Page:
Register Forgot login?

© 2002-2022
Encyclopaedia Metallum

Best viewed
without Internet Explorer,
in 1280 x 960 resolution
or higher.

Privacy Policy

Ater Era > In Autumn's Solitary Decline > Reviews
Ater Era - In Autumn's Solitary Decline

Ater Era - In Autumn's Solitary Decline - 87%

padshiyangel01, September 5th, 2012

Recently, Slovenia has made a fairly solid reputation for itself in the global metal realm, from playing host to Metalcamp festival in Tolmin to releasing some great bands of their own (such as Negligence, Bleeding Fist and Prospect). Now Ater Era, a one-man-project-turned-trio, are stepping up to the plate, evoking many of the better aspects of the old Norwegian black metal scene. In Autumn’s Solitary Decline is the band’s début, completely recorded by S.S. (who has since filled out the line-up with A.S. on drums and I.J. on bass), and the listener undergoes an intriguing conversion process each time the album is spun.

The process starts with opener “Vest”, a textbook example of the Norwegian sound with evil-sounding tremolos and blastbeats all over the place. It’s solid and well-executed, but ultimately nothing earth-shattering; we’ve heard this before with earlier Mayhem and Immortal. The vocals are fairly safe and comprehensible for black metal rasps, and the lyrics are typical of the genre: “Now these bars surround me/Behind them I die/Nor sad, nor proud/I slowly disappear”. During the following number, “Dies Hiemnis”, the bass has its moments of spotlight, however nothing truly sticks out in memory (choral cleans aside), at least until the halfway point arrives.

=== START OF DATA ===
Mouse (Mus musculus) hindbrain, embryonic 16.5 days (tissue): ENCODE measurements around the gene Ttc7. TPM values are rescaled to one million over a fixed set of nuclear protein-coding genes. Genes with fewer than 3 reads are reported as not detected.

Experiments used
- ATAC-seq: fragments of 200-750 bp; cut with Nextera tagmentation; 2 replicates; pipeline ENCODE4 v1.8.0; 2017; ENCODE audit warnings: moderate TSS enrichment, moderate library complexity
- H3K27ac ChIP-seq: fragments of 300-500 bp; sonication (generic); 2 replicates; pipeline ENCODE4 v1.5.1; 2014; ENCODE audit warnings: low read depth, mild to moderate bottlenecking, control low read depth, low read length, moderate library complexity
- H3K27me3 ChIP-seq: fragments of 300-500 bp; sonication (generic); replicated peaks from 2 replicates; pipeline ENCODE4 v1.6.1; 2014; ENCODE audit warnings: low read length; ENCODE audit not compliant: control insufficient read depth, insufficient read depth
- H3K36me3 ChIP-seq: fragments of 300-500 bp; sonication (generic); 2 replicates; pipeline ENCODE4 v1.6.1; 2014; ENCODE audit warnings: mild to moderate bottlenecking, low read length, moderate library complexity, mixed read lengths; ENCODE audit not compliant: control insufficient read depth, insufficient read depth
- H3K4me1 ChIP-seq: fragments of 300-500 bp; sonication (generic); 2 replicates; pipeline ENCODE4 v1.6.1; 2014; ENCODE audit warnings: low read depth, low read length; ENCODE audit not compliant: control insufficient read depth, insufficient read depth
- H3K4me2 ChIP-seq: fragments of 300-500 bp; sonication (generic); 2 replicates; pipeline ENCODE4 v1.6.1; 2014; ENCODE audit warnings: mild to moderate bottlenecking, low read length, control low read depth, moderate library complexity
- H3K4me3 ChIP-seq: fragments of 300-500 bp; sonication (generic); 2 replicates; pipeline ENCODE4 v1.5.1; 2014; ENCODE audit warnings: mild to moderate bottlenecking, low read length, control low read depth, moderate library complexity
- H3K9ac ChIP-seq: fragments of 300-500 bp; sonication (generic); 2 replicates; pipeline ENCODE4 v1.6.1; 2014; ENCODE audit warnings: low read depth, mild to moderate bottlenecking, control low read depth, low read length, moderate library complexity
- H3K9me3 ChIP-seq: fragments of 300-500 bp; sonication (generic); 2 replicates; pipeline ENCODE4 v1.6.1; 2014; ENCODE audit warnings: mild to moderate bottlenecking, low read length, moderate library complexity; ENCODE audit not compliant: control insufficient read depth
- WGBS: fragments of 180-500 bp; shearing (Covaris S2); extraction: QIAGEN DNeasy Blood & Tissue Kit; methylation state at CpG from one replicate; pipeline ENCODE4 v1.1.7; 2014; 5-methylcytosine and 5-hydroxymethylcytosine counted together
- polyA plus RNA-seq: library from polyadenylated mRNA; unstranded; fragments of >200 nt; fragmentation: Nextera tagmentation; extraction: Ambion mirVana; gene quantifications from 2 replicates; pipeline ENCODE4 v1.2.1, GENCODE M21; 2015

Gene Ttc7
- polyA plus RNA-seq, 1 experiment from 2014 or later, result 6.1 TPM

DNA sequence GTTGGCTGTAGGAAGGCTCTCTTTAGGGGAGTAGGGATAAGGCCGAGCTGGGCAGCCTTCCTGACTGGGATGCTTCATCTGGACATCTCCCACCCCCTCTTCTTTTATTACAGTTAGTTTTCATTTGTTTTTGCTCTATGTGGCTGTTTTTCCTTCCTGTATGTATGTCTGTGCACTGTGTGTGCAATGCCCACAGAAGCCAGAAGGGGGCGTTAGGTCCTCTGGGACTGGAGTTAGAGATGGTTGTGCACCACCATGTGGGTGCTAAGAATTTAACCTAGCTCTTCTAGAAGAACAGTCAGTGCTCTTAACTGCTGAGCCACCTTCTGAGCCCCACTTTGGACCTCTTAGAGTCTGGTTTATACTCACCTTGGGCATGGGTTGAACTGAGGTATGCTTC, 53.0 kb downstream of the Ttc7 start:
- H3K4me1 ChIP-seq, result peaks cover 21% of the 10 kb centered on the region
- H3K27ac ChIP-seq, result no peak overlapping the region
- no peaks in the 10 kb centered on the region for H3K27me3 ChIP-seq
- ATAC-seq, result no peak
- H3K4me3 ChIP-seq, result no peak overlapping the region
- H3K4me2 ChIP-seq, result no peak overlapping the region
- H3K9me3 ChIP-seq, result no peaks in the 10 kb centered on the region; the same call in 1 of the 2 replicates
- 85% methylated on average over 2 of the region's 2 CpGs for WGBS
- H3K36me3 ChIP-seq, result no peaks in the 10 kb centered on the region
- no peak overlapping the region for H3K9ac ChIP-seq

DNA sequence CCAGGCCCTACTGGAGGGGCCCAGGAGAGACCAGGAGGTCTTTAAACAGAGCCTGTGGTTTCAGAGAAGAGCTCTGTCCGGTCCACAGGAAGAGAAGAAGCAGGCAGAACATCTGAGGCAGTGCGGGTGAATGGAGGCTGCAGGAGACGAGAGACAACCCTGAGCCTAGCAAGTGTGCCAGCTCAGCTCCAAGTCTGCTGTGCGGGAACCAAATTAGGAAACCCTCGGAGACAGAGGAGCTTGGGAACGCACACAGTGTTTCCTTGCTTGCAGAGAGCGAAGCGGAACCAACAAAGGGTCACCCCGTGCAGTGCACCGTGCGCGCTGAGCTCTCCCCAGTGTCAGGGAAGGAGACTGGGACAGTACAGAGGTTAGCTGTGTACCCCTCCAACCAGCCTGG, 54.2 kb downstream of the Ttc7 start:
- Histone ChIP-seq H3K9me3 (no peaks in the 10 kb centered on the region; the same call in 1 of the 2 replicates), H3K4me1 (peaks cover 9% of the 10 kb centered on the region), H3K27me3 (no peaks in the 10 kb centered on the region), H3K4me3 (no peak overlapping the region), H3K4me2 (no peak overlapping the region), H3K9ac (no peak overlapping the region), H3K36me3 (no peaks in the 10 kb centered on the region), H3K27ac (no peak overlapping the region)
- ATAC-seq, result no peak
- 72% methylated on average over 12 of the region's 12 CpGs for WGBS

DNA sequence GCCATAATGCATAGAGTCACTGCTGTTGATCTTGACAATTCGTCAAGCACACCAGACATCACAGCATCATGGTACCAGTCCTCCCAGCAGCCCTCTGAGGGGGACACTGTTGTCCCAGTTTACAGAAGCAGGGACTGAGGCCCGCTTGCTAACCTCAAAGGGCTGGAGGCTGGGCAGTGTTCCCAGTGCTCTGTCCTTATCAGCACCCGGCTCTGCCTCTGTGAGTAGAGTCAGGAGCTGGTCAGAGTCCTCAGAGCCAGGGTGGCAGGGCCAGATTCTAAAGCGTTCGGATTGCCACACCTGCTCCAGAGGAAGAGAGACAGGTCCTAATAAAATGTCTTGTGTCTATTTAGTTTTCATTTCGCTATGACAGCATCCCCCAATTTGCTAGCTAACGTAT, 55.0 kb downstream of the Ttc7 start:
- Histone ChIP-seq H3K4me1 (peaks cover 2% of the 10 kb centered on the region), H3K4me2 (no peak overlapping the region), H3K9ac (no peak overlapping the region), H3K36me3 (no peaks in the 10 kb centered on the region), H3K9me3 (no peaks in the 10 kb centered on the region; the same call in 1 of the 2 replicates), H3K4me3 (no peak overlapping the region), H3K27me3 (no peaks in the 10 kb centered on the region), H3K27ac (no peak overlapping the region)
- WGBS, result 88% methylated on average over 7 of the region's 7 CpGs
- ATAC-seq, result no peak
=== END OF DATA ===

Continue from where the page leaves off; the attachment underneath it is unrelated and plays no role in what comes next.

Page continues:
“Exanimus” looks set to deliver more of the same, but halfway through some energetic melodic lines emerge, along with a solo. Instantly, the listener’s ears prick up. The band then kick into a higher gear with an explosive section near the end, and the music becomes more memorable. “Vortex” does similar tempo changes, while adding an engaging if buried solo amidst the maelstrom. “Quod Mox Servi Erimus” (But Soon We Shall Be Slaves) is a bit of a letdown after this, harking back to the earlier safer material, but the blasting is well-executed nonetheless.

Finally, Ater Era unleash their most potent track: “Red Thorah”. Here, they explore a slower and brooding start to great effect, with strong songwriting that utilizes the prominent bass as they swing from blasting to melody. The lyrics are also a step up, exploring the effect of a Communist regime on Slovenia: “Communism: dead, but still unburied, awaits its elegy red/Walk with me through the red star, to free life from jail”, proclaims S.S. as the song dissolves into chaotic blackness before its final, almost-psychedelic end.

Ultimately, In Autumn’s Solitary Decline resembles an apprentice. At first, he shadows his masters closely, developing and learning. By the end of the album, he has come out with his own worthy pieces that merit their own place in the black metal chronicles. Ater Era’s beginnings may be rooted in Scandinavia, but there is little stopping them from embracing Slovenian culture (as the final track proves). If newcomers want to try Norwegian-styled black metal but don’t fancy wading through multiple albums of Immortal, Mayhem and Darkthrone, this release is a concise starting point. That said, connoisseurs will also find enjoyable morsels within the 40-minute runtime. I look forward to watching the band break the mold when round two arrives.

Originally written for Metal Recusants (